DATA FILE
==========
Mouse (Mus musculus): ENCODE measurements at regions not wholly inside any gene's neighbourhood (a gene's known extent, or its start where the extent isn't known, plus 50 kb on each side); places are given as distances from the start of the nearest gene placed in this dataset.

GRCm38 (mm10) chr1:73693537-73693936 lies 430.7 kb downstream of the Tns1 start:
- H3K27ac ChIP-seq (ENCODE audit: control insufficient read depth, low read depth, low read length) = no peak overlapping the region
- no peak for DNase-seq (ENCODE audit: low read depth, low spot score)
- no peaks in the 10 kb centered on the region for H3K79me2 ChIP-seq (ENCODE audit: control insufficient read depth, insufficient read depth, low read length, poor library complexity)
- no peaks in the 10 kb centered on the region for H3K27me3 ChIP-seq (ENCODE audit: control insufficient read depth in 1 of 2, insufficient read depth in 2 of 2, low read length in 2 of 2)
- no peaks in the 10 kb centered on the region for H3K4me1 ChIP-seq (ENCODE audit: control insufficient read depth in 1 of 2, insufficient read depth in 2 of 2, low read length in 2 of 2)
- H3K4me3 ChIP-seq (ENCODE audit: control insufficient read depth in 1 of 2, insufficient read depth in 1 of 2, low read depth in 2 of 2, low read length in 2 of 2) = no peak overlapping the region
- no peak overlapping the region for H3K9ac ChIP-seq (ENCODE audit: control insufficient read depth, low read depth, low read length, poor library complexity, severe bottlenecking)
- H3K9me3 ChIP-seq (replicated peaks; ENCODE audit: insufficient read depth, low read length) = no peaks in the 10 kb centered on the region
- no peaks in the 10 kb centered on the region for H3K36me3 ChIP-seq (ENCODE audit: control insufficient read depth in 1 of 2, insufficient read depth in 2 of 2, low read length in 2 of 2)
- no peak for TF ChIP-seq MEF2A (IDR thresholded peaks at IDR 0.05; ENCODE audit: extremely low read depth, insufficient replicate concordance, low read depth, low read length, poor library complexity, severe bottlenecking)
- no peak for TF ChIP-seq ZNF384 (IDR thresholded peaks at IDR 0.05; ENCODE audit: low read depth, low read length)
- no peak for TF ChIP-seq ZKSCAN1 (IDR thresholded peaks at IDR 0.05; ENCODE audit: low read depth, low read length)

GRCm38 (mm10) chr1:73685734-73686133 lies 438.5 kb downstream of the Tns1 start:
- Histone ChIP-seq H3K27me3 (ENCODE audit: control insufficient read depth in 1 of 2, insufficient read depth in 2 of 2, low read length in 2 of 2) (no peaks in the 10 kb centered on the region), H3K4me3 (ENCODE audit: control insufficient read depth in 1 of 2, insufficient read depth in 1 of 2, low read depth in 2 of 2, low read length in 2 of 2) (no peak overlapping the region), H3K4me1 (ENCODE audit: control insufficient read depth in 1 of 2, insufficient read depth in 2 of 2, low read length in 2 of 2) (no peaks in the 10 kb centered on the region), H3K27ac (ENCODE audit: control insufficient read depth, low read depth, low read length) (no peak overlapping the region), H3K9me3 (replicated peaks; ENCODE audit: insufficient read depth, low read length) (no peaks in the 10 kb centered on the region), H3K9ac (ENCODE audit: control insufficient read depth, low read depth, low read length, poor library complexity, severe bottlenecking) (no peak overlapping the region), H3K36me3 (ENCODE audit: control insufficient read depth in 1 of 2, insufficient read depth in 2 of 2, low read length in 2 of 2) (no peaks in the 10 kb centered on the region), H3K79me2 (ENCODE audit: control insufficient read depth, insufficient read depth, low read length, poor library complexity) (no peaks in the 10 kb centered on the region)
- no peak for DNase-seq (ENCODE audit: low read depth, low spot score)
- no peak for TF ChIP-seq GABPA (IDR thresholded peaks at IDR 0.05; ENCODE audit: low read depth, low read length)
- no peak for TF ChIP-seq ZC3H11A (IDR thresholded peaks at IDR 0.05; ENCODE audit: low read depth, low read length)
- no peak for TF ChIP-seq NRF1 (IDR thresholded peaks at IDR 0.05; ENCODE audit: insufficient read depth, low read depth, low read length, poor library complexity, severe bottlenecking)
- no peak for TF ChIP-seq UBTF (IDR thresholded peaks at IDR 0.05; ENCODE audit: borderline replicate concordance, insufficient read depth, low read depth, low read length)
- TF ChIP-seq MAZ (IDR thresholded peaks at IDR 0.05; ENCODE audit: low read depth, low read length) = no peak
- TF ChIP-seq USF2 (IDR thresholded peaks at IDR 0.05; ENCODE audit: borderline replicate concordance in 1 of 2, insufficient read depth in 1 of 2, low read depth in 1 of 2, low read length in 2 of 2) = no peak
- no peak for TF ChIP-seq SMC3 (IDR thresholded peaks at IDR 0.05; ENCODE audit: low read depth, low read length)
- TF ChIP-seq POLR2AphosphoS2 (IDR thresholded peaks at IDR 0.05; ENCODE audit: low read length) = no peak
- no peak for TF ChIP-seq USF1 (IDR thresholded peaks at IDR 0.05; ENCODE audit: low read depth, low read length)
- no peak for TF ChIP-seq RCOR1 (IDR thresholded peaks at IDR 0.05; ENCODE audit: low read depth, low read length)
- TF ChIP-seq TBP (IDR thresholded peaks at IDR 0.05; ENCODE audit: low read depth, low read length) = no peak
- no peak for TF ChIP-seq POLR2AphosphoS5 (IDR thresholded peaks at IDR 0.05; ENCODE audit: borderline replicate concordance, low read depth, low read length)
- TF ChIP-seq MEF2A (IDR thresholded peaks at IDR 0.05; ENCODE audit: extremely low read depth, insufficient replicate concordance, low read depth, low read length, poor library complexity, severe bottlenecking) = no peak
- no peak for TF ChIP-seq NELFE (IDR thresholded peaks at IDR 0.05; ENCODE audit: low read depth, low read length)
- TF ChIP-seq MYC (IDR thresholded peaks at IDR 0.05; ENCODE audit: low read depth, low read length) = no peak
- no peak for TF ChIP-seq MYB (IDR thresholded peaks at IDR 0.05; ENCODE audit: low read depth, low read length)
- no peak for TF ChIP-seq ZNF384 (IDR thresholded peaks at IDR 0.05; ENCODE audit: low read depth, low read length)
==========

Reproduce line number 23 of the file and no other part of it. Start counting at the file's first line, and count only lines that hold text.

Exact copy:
- TF ChIP-seq USF2 (IDR thresholded peaks at IDR 0.05; ENCODE audit: borderline replicate concordance in 1 of 2, insufficient read depth in 1 of 2, low read depth in 1 of 2, low read length in 2 of 2) = no peak